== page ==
Women of Distinction Ceremony Celebrates Women in 40th Senate

A television producer, an environmentalist, an EMT and a pair of Town Clerks were among the fourteen women honored last night at Mt. Kisco Elementary School by Senator Terrence Murphy as recipients of the 2017 40th Senate District’s Women of Distinction Award. The ceremony celebrated the accomplishments of women throughout the Hudson Valley who have made their communities better places to live through their achievements in business, charitable works, and education.

“These exceptional female leaders were nominated by their peers and fellow community members for their exemplary service, tireless effort, and ability to inspire positive change,” said Murphy. “Our honorees are held in the highest esteem by family, friends, and colleagues, and it is my privilege to shine a spotlight on their accomplishments.”

Caroline Murphy, a registered nurse at Northern Westchester Hospital for the past 25 years and the wife of Senator Murphy, served as the evening’s Master of Ceremonies.

“Tonight we honor fifteen exceptional women from around the 40th Senate District. These women are successful businesswomen, entrepreneurs and volunteers whose work has improved the lives of others on the community,” said Caroline Murphy. “Their dedication, ingenuity and leadership qualities have made them role models for young women looking to make their own mark in today’s world.”

Yorktown resident Paula Miritello, Senator Murphy’s Statewide Woman of Distinction honoree for 2017, was guest speaker. Ms. Miritello spoke about “My Brother Vinny,” the charitable organization she founded in 2013 that furnishes apartments for formerly homeless veterans. To date, the organization has helped over 440 veterans.

The 2017 Women of Distinction Award recipients from Putnam County are:

 

Amy Campanaro (Brewster) – Amy is the Executive Director of the Southeast Museum and an Adjunct Lecturer at Western Connecticut State University. She was a panelist at the Researching New York History Conference in 2015, and was awarded the Putnam County Historian’s Office Award for Exemplary Work in 2011. She is a member of the Old Southeast Church Cemetery Board and the Tilly Foster Advisory Board, and is past President of the Lower Hudson Conference.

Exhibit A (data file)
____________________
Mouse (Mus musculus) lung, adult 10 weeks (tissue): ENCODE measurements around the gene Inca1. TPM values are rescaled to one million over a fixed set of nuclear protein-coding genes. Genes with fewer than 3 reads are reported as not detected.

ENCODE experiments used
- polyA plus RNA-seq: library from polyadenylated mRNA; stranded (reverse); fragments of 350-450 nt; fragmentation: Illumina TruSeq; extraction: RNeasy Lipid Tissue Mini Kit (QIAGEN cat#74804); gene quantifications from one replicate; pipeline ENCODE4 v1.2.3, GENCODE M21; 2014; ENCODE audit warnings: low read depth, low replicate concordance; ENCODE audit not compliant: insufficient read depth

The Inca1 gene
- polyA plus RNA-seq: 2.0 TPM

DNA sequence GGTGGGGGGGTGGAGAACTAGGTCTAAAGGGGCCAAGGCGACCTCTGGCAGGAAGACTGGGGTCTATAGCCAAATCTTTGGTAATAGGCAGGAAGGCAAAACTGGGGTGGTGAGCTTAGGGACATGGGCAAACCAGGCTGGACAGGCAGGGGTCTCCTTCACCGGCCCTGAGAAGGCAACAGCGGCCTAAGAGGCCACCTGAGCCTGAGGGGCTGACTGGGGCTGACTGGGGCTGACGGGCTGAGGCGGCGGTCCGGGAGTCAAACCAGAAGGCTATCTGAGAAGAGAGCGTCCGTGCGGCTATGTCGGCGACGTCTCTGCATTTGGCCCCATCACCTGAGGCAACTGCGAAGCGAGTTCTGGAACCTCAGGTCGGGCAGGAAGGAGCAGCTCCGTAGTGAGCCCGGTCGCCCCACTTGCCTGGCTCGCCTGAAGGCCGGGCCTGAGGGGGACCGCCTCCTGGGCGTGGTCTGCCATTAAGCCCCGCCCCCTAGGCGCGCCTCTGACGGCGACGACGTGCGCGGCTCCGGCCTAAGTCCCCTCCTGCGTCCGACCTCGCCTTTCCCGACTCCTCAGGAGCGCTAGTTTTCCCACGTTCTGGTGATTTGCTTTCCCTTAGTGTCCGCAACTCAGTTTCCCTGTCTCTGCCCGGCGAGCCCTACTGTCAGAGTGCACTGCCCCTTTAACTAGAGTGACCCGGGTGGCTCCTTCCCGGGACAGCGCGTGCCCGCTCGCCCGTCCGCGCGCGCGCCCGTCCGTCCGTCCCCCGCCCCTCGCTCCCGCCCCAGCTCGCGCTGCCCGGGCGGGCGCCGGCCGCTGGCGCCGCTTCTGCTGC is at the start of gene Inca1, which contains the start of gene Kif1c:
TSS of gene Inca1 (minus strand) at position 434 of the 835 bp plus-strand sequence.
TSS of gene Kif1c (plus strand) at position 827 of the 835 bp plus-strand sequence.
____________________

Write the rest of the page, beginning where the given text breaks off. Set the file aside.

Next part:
Edith Keasbey (Patterson) – A staunch advocate for the environment, Edith is a member of the Patterson Environmental Conservation Commission, as well as Friends of the Great Swamp and Putnam County Land Trust. Among her most notable accomplishments is bringing greater recognition to the Great Swamp and fighting to prevent a landfill from being placed in the center of Patterson. She and her late husband donated Tom’s Path Preserve and Sterling Farm Preserve to the Putnam Land Trust.

 

Lynne Mongon (Carmel) – A secretary at the Mahopac Middle School guidance office, Lynne has volunteered for the McDonough Foundation, which helps those affected with cancer. She organizes a Christmas “wish tree” to provide presents to needy families, has sent bikes to Haiti for those in need, and is involved in Mahopac’s Relay for Life. Lynne is also well known for “Lynne’s Sweet Treats,” her baking business that helps raise funds for her charitable causes.

 

Joanne Riccoboni (Southeast) – A stay-at-home mom for the last twenty years, Joanne home-schooled four children. She joined the 4-H Youth Development program of Putnam County and has since directed programs at Comcast, helping over 30 students learn television production. She and her students have provided a wide range of programming, including “Drug Crisis in our Backyard,” a talk show about the drug epidemic in Putnam County.

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